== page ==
This 22-Pound Foldable Couch Would Make Moving Apartments a Whole Lot Easier

Ikea’s design lab is toying with a sofa concept you won’t have to cajole friends into helping you carry.

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Getting a new couch is an exciting moment, until you realize you now need to figure out how to get it up three flights of stairs. Assuming you didn’t hire someone to move it for you, you also need a van or truck to get it from point A to B, and friends, however reluctant, to help you heave it. Of course, there are flat-pack versions, but those still require lifting and a set of DIY skills that can put even the most stable relationships to the test.

But soon, you might not have to send any of those awkward texts. SPACE10, the research and development design lab for Swedish furniture giant Ikea, has created a concept for an alternative to the the unwieldy sofa: a couch that collapses into a carrying case that weighs about the same as a French bulldog.

"Our goal was to make a couch that was comfortable, foldable, and light enough to carry alone," says Georgina McDonald, who’s in charge of Creative & Partnerships for the lab.

Ikea’s design lab, SPACE10, and Swiss studio Panter & Tourron developed a concept for folding couch that can be carried by one person. The firms used artificial intelligence to create the roughly 22-pound design.

Photo courtesy of SPACE10

To create the prototype, SPACE10 collaborated with Panter & Tourron, an innovation-focused Swiss design studio with clients ranging from Balenciaga to Airbnb. With AI becoming more commonplace in the design world, as Dwell has previously reported, the team wanted to see how it might serve them, even if reviews are still mixed as to what extent they can help.

"The exploration was to see how designers whom we admired, who had never used AI before in their process, could integrate these new tools into concept development," says McDonald. "We used the tool to collaborate and test, and though it didn’t drive the design, it certainly was a noisy backseat driver."

First, the team asked ChatGPT if it was possible to fit a couch in an envelope—in so many words, it said no. They then fed AI platform Midjourney a series of terms, pairing the word "couch" with things like "lightweight frame", "foldable and flat-packable", "sustainable", and "easy to move alone." They also tried "nomadic living", and "flexible", but the results skewed conventional.

Then came a breakthrough. The team removed the word "couch" entirely, replacing it with more obtuse terms like "platform", "surface", "long flexible hammock", and "conversation pit." Says McDonald, "We were suddenly getting a form that was unique, but still familiar. These forms sat somewhere in between nostalgic and futuristic."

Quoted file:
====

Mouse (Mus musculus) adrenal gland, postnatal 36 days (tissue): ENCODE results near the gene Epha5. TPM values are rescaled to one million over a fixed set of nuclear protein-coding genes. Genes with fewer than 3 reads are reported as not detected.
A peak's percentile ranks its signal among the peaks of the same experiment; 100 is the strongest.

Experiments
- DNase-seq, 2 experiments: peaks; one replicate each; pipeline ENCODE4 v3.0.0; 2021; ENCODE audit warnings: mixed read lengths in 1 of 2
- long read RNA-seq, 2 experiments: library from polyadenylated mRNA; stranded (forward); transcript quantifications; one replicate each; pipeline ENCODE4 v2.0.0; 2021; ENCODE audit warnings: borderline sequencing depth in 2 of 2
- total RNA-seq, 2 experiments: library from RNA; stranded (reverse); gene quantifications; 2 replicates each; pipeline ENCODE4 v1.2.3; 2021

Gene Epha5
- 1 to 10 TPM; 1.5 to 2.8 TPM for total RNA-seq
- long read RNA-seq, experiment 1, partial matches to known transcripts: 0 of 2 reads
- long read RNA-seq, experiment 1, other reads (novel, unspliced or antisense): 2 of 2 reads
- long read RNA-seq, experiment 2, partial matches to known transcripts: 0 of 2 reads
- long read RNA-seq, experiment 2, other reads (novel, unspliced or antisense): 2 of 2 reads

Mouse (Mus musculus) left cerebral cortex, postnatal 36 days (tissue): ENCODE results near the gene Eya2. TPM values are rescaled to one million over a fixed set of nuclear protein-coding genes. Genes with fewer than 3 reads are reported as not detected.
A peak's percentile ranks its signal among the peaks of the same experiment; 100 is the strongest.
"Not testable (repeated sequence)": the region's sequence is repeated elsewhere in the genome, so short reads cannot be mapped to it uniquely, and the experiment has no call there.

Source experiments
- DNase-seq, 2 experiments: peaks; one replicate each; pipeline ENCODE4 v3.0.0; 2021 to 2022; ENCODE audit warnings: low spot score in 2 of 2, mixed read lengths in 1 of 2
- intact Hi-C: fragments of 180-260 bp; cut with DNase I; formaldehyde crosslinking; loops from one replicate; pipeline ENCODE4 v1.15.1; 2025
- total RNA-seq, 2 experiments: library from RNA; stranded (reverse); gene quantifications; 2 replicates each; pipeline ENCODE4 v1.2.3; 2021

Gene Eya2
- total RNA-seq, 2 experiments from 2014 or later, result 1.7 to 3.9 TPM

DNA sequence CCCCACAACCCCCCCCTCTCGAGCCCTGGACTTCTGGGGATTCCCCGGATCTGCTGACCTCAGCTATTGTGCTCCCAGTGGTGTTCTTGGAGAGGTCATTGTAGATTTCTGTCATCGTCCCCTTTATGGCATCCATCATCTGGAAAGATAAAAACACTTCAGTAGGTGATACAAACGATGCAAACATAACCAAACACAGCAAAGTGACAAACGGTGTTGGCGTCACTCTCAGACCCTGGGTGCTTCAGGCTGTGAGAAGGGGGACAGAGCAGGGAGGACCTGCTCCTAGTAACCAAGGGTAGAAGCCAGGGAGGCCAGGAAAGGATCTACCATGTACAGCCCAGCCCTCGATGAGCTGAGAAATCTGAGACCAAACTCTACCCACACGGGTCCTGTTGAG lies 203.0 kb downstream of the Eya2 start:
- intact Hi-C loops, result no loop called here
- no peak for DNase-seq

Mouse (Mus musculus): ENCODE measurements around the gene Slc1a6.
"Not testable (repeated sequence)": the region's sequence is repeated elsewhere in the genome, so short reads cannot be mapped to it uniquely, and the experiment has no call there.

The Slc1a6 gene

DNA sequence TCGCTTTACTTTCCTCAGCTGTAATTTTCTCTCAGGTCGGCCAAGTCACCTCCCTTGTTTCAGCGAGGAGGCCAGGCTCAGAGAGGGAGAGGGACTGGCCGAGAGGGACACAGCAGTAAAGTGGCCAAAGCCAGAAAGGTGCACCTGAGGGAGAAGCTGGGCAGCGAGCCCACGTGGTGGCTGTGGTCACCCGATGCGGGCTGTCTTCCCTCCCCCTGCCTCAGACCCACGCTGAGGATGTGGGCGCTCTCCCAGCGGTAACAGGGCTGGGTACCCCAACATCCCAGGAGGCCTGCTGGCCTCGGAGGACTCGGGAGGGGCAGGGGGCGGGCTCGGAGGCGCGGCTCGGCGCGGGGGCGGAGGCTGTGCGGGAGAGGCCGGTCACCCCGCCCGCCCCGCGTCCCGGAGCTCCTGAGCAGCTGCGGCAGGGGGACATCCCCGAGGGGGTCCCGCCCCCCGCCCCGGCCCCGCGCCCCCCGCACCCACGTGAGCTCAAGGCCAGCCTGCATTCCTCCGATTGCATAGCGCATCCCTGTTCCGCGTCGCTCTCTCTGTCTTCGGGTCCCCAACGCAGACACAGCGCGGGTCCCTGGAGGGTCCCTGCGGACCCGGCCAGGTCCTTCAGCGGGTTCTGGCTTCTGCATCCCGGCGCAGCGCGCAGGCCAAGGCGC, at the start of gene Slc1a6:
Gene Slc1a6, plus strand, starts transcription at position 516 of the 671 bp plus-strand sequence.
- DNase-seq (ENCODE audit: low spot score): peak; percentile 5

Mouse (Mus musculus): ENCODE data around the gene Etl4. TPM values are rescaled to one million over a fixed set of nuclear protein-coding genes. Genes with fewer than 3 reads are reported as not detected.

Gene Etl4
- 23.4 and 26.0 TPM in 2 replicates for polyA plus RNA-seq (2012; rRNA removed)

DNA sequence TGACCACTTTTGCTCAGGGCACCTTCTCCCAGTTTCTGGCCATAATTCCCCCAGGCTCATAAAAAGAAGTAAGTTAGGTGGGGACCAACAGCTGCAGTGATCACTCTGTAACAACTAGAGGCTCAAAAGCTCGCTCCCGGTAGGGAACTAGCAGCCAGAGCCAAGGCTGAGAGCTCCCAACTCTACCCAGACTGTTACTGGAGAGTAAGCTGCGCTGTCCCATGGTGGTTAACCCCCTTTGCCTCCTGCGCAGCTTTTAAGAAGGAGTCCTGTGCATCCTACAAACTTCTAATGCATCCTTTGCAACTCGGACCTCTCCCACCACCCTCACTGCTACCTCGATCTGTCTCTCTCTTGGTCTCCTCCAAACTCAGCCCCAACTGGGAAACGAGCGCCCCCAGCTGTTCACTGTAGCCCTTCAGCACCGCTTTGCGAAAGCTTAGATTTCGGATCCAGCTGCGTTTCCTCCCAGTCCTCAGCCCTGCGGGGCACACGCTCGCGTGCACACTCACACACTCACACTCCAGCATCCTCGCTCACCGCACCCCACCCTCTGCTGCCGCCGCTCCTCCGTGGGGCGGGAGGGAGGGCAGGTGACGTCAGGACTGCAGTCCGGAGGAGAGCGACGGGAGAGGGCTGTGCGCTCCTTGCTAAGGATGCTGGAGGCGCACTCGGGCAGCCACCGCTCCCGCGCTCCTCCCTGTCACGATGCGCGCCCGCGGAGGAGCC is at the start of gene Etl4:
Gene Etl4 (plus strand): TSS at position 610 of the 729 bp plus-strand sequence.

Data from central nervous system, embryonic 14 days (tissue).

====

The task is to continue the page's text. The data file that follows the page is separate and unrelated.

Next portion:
The couch concept features a flat base and wings that can be adjusted depending on its use. The units are designed to be combined to create a larger seating space.

Rendering courtesy of SPACE10

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The concept is imagined with an aluminum frame and base, cellulose based fabrics and yarns, and mycelium foam, which would make it 100-percent recyclable.

Rendering courtesy of SPACE10

The couch would come in an envelope with a handle to make it easy for one person to carry.

Rendering courtesy of SPACE10

With something workable in hand, the teams then set out to find a balance between comfort, ease of assembly, and sustainability, characteristics that are often at odds in the sofa world, and especially so when it comes to modular furniture. "Comfort is [often] the main requirement when designing a couch, which can compromise durability and sustainability," attests Panter & Tourron cofounder Stefano Panterotto.

The couch does look comfortable, with cushions that appear soft and supportive, and adjustable wings that seem as if they’d facilitate an easy transition from a good book to a cat nap, say. But according to Panterotto, that was the easy part. "Construction and circularity were by far the biggest challenges," he explains. "Our aim with Couch in an Envelope was rethinking this from the ground up. We designed it for disassembly, reduced components and kept materials to the minimum, and created a construction that is fully separable and circular." Put into production, the couch would be made of aluminum, mycelium foam, and cellulose-based fabrics and yarns.

Shipping the folding couches poses a more environmentally friendly alternative to the same number of conventional ones.

Rendering courtesy of SPACE10

"Couches are getting larger, customized, more ‘cloud-like’ and far more expensive," says Georgina McDonald of SPACE10. "We need to look more critically at movability as a core component to the sustainability challenge, and enter a new generation of comfort."

Rendering courtesy of SPACE10

As nice at it sounds to tote seating for two down the sidewalk and into our apartments, we won’t be furnishing our homes so easily quite yet. But the prototype is currently on display in Copenhagen, Denmark, as part of an exhibition titled Design in the Age of AI, which runs until the end of November 2023.

McDonald, for one, has an idea of how we might be able to fill the time before the concept becomes a reality. "I hope this project provokes an agenda for change—at least a larger conversation across design to look at how we could challenge other outdated, materially complicated archetypes," she says. "Where it goes from here, time will tell… Now, shall we look at mattresses?"

More from SPACE10:

7 Groundbreaking Designs From Around the World That Can Help Us Build the Perfect City

How to Cook "Bug Burgers" You’ll Actually Want to Eat



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